You go from making 95s and 100s on all your exams in high school and undergrad, to getting a 65 your first test in medical school. That’s a problem for lot of med students. You have it in your head that if I fail one exam, I’m going to get kicked out, and that’s not really what happens.
It’s a reality check when you’re not doing as well as you thought you would. Then you have to be okay with opening up to someone and asking them, “What do I do?” I had to move along quickly from the people who told me, “Oh yeah, you just have to be present in class and you’ll pass.” That doesn’t work for about 99 percent of medical students.
On rotations, I notice a lot of people think their attendings will beat them up for asking questions. They usually won’t. I don’t have a problem with asking my attending about something while we’re walking to another patient’s room. “You asked this question, what are you really asking?” Those types of things have carried me through rotations.
In medical school there has been talk about getting people to be more aware of not pushing themselves so hard. How do you see your school dealing with burnout?
There’s a huge effort to remind us not to push ourselves so hard, which isn’t realistic because almost everybody in medicine has a type-A personality. We inherently obsess over things.
There have been efforts to focus on our wellness. At McGovern every so often, they give out gym memberships or they have free mental health care so we can see someone, regardless of whether you have insurance or can pay. I think it’s a step in the right direction, but we need to talk more about mental health and mental illness. People in med school are no different from the general population. We get depressed, we have bipolar disorder, schizophrenia, etcetera. There’s been a stigma in the past that doctors don’t get sick. We must turn the tables on that. People are afraid to say, “I am bipolar” because they fear they might not have as many job opportunities. So, they may hide it and they may go untreated. There’s this stigma that if you seek treatment people might find out. It’s important for the medical community to take care of those in medicine.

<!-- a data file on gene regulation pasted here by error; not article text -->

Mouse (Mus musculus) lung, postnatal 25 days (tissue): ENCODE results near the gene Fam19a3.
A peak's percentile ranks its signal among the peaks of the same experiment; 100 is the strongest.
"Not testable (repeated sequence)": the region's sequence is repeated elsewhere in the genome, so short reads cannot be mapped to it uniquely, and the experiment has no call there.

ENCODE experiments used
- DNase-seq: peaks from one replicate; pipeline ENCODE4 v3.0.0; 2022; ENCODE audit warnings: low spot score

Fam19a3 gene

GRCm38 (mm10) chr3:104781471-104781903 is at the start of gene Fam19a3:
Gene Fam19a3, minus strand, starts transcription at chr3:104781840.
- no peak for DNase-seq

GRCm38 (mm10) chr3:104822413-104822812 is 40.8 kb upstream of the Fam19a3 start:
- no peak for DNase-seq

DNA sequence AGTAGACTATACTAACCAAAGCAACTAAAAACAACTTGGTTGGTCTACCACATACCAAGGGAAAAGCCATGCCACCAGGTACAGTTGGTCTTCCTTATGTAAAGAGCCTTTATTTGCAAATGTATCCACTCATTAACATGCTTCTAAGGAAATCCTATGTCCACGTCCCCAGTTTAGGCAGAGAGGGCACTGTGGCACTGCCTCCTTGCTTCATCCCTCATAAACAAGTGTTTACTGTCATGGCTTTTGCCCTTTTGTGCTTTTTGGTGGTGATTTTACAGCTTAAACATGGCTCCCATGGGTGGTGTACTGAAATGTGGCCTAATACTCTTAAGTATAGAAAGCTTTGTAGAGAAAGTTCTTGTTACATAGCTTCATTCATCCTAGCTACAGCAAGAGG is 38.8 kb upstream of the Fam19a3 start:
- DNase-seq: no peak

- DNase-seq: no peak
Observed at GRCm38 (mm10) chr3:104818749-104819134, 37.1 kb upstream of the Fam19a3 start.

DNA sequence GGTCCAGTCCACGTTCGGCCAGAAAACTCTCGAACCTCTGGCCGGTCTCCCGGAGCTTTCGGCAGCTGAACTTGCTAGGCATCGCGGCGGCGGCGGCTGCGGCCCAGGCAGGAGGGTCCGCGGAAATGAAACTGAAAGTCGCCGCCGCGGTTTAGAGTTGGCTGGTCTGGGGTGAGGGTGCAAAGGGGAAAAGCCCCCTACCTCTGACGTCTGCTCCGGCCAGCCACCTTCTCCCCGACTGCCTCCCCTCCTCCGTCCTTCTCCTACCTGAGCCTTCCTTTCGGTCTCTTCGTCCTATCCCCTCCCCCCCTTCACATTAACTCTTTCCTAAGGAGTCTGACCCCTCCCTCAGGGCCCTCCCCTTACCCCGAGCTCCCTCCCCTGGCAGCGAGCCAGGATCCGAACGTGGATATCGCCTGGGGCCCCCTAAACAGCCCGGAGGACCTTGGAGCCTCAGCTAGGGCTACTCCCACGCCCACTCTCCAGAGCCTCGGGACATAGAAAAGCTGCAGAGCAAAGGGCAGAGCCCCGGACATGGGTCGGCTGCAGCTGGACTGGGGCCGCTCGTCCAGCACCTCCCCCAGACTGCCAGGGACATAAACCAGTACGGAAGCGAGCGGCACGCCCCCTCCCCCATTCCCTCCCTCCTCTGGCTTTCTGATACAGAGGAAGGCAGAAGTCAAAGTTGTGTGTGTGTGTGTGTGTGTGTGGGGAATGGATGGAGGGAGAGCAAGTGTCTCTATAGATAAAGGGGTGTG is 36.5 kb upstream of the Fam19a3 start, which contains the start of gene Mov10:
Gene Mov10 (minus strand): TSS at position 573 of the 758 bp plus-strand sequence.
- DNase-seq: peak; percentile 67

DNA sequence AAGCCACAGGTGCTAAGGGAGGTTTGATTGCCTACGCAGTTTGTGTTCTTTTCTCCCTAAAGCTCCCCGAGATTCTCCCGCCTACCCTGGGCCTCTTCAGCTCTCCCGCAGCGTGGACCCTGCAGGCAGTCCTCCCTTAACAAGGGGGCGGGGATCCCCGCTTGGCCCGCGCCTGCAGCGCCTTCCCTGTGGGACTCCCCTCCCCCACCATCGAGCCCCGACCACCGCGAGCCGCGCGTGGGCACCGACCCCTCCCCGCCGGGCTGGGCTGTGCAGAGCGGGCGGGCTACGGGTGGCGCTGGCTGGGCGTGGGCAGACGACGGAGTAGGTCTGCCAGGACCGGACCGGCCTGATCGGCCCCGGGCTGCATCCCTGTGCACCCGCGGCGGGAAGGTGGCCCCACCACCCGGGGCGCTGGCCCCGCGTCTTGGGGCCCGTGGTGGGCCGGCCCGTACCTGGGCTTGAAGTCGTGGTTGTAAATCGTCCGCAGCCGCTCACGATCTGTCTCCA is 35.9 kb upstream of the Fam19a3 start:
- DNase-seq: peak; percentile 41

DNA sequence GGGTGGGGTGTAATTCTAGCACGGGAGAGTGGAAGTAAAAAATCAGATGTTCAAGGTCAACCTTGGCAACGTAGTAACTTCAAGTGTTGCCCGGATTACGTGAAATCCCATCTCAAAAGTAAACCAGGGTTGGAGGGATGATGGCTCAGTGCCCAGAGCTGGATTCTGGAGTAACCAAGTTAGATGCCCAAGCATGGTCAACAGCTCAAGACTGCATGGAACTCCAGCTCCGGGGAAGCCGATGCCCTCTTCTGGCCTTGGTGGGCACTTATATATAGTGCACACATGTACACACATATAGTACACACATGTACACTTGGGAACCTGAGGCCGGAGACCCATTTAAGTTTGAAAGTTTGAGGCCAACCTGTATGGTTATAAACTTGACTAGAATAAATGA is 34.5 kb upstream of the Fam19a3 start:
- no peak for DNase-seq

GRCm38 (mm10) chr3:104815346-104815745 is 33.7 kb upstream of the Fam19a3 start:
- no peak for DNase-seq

Lots of schools are pushing the mantra, “see something, do something.” We’ve been told to look out for each other. I think that’s important, especially for med students. Just check in on people. Some people have gotten lost and no one really saw the warning signs. You look back and realize, I did see the warning signs, I just didn’t think it was that.
How are you managing to avoid burnout with all your commitments and responsibilities?
You have to find what works for you, family, church, going for a run, binge watching Game of Thrones. Those are the things that help keep you going. You know you are going to have a hard two weeks or a hard rotation, but you plan at least one day or however many hours you can get to wind down. That gives you something to look forward to and helps you get to the next point.
“I am a person who has learned to take things a step at a time, a case at a time, a rotation at a time.”
How do you think we can attract more medical students to family medicine?
Once upon a time, family medicine was the residency you fell back on if you didn’t get the board scores. Now, a lot of students are seeing that’s not what family medicine is. It’s important for medical students to know that you can take care of the whole patient rather than just one small thing. Second, family medicine isn’t just medicine, there’s a social component. We have patients from every walk of life.
We have to reach out to people who want to serve. Family medicine is one of the only growing residency programs in the nation and I think that’s attracting more students. The only set-back is the money isn’t dermatology money, but with the many things you can go into within family medicine, you can get close to it.
What keeps you going during medical school when things are hectic?
My patients are a motivator for me. I’ve had patients who come in and they’re not walking, haven’t been able to work for months on end. We do something for them and two days later they are walking again. I am a person who has learned to take things a step at a time, a case at a time, a rotation at a time. It’s helped me push through when things are hectic or difficult. Knowing what I want to do and the difference I can make in people’s lives motivates me to keep pushing.
TAFP’s Member of the Month program highlights Texas family physicians in TAFP News Now and on the TAFP website. We feature a biography and a Q&A with a different TAFP member each month and his or her unique approach to family medicine. If you know an outstanding family physician colleague who you think should be featured as a Member of the Month or if you’d like to tell your own story, nominate yourself or your colleague by contacting TAFP by email at firstname.lastname@example.org or by phone at (512) 329-8666. View past Members of the Month here.